Let me see if I follow you: First you slam me for painting a harsh but completely realistic picture for DD's friend. Then you go on to say that I should've gone easy on DD's friend because it's hard enough being disabled without having your nose rubbed in reality. Then you wind things up by insisting that an able-bodied person's interactions with a disabled person shouldn't be motivated by pity. That's a bit of a contradiction, don't you think?
I don't go easy on anyone in this column, Mark, not young people, old people, straight, gay, bi, or able-bodied people. In the spirit of treating a disabled person like I would treat anyone else, I was as blunt with DD and his friend as I would be with anyone else. Was my advice painful? I don't doubt that it was, Mark, but I didn't write it with malice.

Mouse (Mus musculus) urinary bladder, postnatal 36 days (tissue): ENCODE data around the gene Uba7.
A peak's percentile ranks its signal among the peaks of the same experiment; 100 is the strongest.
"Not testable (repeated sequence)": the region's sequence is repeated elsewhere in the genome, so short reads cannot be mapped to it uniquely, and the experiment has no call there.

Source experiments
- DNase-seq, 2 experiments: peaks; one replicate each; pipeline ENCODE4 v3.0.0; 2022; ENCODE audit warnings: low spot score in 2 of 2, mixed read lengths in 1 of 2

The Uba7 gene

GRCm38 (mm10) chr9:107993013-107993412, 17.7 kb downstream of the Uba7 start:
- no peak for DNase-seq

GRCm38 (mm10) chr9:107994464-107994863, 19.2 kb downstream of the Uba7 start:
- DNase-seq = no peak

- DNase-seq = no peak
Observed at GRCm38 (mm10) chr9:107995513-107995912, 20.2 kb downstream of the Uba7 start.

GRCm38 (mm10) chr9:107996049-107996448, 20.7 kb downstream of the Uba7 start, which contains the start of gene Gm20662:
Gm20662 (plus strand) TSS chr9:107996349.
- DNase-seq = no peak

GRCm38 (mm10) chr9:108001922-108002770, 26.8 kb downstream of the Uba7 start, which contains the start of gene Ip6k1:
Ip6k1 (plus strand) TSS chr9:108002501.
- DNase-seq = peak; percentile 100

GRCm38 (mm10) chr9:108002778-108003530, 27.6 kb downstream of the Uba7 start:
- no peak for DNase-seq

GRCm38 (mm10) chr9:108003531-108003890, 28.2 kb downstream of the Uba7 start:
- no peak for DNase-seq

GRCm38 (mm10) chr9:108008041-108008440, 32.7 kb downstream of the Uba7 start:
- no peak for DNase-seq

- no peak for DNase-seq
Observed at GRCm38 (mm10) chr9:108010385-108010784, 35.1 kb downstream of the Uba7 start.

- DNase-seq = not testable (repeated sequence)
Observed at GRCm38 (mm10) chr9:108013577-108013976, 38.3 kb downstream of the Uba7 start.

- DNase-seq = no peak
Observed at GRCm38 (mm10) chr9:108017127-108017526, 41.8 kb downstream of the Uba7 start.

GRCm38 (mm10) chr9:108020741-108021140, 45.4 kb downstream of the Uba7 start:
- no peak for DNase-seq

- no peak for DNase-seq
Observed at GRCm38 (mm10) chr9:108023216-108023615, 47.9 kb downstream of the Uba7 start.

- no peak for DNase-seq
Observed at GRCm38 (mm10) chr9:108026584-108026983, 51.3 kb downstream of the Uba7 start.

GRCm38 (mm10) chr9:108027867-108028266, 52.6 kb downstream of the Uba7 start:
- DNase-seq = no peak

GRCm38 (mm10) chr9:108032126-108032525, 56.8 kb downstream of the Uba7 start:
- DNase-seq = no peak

According to DD, his friend suffers from "traumatic brain damage," is missing a limb, and his speech is slurred. Any one of those three things would interfere with a man's love life; all three together are going to seriously hamper DD's efforts to find his friend a girlfriend because, as you put it, "some physical characteristics are simply too much for people to deal with on a romantic level." While some people may think my advice for DD's friend was cruel, I think it's far crueler to fill someone with false or unrealistic hopes.
Finally, I didn't say that DD's friend would never find a partner.
My Aunt Judy (a.k.a. Madam Sin) is in a wheelchair and breathes with a ventilator,
and she's got a swell boyfriend. So, yeah, I know for a fact that disabled people
can and do find partners. I also know for a fact that my Aunt Judy is a very
lucky woman. If my aunt were single, I wouldn't want her to be miserable, and
I would give her the same advice I gave DD's friend.